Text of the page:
All patients were evaluated by at least one trained neurologist. Post stroke seizures were classified in to 'early onset seizures' if seizures manifested within 14 days of stroke onset and 'late onset seizures', if seizures manifested after 14 days of stroke onset.11 Seizures were classified according to criteria laid by International League against Epilepsy.13 Patients with prior history of seizures, transient ischaemic attacks (TIAs) preceding the index seizure, hypoglycaemia, hyponatraemia, hypocalcaemia, hypomagnesaemia, hepatic encephalopathy and uraemia were excluded. The outcome measures were death during hospital stay or seizure recurrence at one year.
Statistical analysis employed descriptive, univariate (chi square, t-test) and multivariate (logistic regression) methods. Data was analyzed on SPSS version 10.0.

Results

During the three year period 1548 patients with stroke were admitted to the hospital. Four hundred thirty one (28%) had intracerebral haemorrhage (ICH) and 1117 (72%) had ischaemic stroke.
One hundred seventeen (8%) of the 1548 had seizures. Demographic and clinical characteristics are summarized in Table.
Twenty of 431 (5%) patients with ICH had seizures. Most common site in affected persons was the cerebral cortex (13/20; 65%), followed by basal ganglia (5/20; 25%). Most commonly affected cortical regions were parietal and temporal accounting for approximately 40% each from cortical haemorrhages.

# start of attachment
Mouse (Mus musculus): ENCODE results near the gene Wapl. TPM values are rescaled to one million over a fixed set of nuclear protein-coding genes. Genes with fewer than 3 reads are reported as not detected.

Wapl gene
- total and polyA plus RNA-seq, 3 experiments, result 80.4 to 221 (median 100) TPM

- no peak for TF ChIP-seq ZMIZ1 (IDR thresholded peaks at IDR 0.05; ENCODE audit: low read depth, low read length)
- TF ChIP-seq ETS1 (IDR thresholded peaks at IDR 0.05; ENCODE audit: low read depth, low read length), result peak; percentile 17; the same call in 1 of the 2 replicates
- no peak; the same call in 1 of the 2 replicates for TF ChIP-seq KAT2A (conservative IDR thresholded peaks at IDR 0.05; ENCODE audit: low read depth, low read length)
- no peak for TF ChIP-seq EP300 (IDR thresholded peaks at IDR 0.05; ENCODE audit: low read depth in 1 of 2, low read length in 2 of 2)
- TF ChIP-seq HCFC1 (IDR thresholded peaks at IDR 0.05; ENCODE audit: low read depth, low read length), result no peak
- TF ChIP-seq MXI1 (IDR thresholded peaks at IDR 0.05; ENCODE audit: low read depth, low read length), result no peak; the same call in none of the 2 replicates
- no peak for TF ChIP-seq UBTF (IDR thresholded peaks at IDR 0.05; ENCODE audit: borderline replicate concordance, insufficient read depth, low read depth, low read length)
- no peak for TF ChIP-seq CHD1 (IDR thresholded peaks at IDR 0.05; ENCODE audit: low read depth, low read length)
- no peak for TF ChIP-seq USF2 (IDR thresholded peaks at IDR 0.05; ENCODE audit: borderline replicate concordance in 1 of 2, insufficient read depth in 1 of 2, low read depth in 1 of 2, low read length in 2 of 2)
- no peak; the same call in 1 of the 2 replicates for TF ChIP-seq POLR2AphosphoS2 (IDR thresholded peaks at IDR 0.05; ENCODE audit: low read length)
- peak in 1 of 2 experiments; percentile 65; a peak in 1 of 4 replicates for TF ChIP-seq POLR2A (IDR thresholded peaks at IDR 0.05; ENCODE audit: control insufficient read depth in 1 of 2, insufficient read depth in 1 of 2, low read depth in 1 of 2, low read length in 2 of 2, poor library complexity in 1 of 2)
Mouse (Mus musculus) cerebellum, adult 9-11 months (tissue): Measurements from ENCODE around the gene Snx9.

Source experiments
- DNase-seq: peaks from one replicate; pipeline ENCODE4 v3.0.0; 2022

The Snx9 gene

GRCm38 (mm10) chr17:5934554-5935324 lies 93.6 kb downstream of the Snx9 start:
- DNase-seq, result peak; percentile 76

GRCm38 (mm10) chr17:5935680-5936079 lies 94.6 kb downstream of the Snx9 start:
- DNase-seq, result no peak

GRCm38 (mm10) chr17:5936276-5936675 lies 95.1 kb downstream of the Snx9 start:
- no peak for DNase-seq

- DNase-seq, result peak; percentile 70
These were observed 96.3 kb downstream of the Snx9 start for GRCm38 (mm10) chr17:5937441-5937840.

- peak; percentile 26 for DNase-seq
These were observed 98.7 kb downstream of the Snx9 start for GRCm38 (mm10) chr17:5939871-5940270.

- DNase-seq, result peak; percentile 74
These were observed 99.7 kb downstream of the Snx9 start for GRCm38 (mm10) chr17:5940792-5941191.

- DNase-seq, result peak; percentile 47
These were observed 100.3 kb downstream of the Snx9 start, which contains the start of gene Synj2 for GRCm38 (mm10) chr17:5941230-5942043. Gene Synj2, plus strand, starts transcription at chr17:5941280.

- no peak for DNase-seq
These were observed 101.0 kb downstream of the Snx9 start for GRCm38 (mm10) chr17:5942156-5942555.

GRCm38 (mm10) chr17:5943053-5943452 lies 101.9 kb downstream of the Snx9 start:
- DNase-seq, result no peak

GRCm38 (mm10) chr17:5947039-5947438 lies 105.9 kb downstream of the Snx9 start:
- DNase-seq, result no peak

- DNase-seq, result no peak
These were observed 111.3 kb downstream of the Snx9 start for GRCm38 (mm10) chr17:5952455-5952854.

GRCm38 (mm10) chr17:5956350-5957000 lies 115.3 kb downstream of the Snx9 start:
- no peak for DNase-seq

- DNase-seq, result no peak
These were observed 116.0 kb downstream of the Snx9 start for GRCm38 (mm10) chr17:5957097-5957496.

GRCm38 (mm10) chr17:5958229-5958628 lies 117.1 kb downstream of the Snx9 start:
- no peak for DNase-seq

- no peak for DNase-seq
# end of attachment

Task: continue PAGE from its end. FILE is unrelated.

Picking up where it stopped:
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Ninety seven of 1117 (9%) ischaemic stroke patients developed seizures. Most common involved arterial territory was pure middle cerebral artery (MCA) (70/97;72%), followed by mixed middle and posterior cerebral arteries (9/97; 9%), and pure posterior cerebral artery (PCA) (6/97; 6%). Cortical involvement was noted in 75% of MCA strokes and 60% of PCA strokes. Six (5%) patients had status epilepticus, all in late onset group.
One hundred of the 117 (85.5%) patients achieved seizure control with one antiepileptic drug (AED), 16/117 (13.7%) required two AEDs and one (0.8%) patient required three AEDs. Phenytoin and valproic acid were most commonly prescribed AEDs followed by carbamazepine.
EEG was performed in 89/117 (76%) and 78 (87%) had abnormal findings. Diffuse slowing of background activity was most common finding (38/89; 42%), followed by focal slowing (23/89; 26%). Epileptifrom activity was noted in 14/89 (16%). Of these 14, 11 had focal activity and 3 had generalized activity.